Apart from the above, the other method using which the procedural transformation can be possible from 3d space to texture space is with the material.

    Texture Space - During the rasterization process, texture mapping maps the model surface or the screen space to convert it into the textured one. During the process, the look and feel of the textured map is undistorted.

  3. Multitexturing

    This process includes the multi levels of texturing on a single polygon, along with this the detailed based textures and microtextures are also added to this to give the details of higher frequency. According to recent processes, modern graphics can use more than 10 layers in a single designing process and using shaders, the fidelity can be easily increased.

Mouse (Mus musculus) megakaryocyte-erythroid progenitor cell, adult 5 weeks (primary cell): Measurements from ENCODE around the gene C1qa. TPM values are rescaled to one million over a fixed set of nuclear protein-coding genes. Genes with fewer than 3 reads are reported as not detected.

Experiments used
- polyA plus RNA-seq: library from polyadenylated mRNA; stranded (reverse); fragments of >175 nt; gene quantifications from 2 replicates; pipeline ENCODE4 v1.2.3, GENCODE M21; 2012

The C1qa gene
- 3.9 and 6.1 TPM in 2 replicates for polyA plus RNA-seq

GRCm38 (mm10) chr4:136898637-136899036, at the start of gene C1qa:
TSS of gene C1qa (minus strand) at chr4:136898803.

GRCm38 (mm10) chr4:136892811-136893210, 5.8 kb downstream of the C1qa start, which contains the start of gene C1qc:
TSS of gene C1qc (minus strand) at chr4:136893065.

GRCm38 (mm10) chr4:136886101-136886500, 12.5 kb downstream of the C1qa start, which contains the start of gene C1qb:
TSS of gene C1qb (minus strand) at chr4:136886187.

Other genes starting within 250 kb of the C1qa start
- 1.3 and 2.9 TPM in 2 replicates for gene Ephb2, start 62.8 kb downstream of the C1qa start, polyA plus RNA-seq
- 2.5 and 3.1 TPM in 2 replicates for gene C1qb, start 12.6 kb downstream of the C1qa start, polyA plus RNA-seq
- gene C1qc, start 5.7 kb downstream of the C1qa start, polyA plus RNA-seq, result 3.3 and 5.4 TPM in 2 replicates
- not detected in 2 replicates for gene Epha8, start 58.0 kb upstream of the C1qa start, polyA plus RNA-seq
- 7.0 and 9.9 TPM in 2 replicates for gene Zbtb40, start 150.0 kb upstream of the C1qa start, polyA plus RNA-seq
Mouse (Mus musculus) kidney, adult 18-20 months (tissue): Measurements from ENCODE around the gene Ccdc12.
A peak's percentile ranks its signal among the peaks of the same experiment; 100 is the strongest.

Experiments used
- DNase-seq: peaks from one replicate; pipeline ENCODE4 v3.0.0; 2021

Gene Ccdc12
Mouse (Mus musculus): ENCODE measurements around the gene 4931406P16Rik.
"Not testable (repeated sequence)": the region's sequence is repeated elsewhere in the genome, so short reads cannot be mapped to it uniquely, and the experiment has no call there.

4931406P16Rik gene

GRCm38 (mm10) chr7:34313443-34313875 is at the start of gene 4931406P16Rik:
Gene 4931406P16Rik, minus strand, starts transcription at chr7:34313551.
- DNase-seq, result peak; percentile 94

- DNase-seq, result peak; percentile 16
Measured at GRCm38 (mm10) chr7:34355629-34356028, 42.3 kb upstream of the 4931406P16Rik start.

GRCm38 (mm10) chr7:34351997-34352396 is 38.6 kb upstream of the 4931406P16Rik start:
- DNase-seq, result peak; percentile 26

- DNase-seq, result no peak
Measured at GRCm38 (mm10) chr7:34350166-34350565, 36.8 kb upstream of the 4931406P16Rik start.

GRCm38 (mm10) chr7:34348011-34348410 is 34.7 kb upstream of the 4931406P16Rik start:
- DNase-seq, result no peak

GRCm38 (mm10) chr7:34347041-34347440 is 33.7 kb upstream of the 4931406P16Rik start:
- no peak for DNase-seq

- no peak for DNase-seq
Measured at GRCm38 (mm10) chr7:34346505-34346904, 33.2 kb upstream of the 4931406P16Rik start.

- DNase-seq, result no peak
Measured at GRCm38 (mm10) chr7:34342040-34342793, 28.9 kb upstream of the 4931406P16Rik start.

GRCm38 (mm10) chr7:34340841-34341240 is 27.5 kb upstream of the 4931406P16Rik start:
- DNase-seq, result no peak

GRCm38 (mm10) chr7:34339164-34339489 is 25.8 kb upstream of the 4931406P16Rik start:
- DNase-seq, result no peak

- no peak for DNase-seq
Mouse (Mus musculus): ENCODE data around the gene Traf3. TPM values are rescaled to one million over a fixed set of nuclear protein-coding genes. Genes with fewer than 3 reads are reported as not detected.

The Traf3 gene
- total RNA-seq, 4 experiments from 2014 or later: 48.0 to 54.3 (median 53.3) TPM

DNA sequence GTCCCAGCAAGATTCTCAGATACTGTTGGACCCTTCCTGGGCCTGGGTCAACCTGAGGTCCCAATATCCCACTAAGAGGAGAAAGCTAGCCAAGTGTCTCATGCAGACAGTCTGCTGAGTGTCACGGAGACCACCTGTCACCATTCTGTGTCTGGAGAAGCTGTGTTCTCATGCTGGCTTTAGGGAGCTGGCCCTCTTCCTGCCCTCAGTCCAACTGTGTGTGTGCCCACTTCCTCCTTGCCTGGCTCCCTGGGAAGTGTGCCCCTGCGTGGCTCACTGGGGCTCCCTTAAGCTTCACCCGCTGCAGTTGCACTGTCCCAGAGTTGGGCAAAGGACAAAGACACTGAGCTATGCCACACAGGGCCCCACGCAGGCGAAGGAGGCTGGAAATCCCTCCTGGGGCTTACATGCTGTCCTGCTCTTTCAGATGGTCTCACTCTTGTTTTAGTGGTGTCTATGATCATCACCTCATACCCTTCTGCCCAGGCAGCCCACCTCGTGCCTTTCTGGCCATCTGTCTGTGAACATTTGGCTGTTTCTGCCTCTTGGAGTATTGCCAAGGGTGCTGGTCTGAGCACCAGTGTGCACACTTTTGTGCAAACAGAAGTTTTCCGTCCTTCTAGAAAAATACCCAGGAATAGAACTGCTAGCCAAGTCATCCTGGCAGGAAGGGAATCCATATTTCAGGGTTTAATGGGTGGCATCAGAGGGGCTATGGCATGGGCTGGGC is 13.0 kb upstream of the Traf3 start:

4. Texture Filtering

    This process basically governs the improvement of the textured quality of any model or design, basically the texture pixels that gives a professional touch to the final result in texture mapping. Lack of texture filtering may result in bad looking artifacts, especially aliasing, etc.

  5. Texture Streaming

    The main reason why this process is a part of texture mapping is to boost the texture and color palette of any object or design. Using this process you can choose which mipmap levels can be loaded into the memory.

    In this process two or more different resolutions are available to choose from to be loaded into the memory based on the draw distance from the viewer and how much memory is available for textures, thus it is a very important element of the whole process.